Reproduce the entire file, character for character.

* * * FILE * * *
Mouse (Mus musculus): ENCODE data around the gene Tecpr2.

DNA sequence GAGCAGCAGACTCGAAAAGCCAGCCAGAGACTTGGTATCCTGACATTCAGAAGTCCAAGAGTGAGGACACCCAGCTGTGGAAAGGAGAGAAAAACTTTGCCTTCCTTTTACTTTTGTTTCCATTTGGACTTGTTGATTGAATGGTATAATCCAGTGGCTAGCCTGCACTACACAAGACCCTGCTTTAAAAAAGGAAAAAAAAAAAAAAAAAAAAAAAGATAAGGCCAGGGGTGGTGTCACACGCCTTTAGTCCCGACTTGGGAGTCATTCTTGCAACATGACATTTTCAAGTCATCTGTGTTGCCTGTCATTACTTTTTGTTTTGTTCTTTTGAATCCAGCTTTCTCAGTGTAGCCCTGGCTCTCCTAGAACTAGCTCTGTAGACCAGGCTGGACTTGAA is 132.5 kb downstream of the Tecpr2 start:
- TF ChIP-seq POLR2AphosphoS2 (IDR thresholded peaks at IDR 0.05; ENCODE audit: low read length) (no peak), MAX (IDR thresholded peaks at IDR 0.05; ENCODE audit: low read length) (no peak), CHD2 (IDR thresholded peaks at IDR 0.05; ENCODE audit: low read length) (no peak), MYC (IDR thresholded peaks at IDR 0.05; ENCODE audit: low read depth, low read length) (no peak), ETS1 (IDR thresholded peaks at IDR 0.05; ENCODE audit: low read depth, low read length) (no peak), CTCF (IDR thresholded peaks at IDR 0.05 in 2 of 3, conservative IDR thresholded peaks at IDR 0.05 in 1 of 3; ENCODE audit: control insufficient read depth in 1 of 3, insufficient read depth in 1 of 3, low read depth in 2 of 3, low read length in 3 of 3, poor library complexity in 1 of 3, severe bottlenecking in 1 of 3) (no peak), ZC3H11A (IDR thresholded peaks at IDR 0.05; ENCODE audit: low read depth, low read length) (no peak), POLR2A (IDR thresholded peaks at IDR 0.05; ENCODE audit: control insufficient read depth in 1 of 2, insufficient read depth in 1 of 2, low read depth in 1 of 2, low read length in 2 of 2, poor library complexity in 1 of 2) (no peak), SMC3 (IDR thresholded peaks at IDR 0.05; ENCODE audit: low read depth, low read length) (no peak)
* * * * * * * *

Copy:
Mouse (Mus musculus): ENCODE data around the gene Tecpr2.

DNA sequence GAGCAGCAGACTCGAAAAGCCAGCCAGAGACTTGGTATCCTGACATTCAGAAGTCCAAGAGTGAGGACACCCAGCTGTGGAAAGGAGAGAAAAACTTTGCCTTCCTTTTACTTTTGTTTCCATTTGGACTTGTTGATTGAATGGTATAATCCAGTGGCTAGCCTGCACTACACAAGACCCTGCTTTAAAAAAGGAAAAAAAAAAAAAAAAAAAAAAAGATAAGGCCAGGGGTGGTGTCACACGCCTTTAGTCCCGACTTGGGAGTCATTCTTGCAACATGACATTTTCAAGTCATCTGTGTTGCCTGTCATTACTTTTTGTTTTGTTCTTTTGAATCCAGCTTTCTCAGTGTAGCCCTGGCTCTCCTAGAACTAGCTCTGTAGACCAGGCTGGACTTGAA is 132.5 kb downstream of the Tecpr2 start:
- TF ChIP-seq POLR2AphosphoS2 (IDR thresholded peaks at IDR 0.05; ENCODE audit: low read length) (no peak), MAX (IDR thresholded peaks at IDR 0.05; ENCODE audit: low read length) (no peak), CHD2 (IDR thresholded peaks at IDR 0.05; ENCODE audit: low read length) (no peak), MYC (IDR thresholded peaks at IDR 0.05; ENCODE audit: low read depth, low read length) (no peak), ETS1 (IDR thresholded peaks at IDR 0.05; ENCODE audit: low read depth, low read length) (no peak), CTCF (IDR thresholded peaks at IDR 0.05 in 2 of 3, conservative IDR thresholded peaks at IDR 0.05 in 1 of 3; ENCODE audit: control insufficient read depth in 1 of 3, insufficient read depth in 1 of 3, low read depth in 2 of 3, low read length in 3 of 3, poor library complexity in 1 of 3, severe bottlenecking in 1 of 3) (no peak), ZC3H11A (IDR thresholded peaks at IDR 0.05; ENCODE audit: low read depth, low read length) (no peak), POLR2A (IDR thresholded peaks at IDR 0.05; ENCODE audit: control insufficient read depth in 1 of 2, insufficient read depth in 1 of 2, low read depth in 1 of 2, low read length in 2 of 2, poor library complexity in 1 of 2) (no peak), SMC3 (IDR thresholded peaks at IDR 0.05; ENCODE audit: low read depth, low read length) (no peak)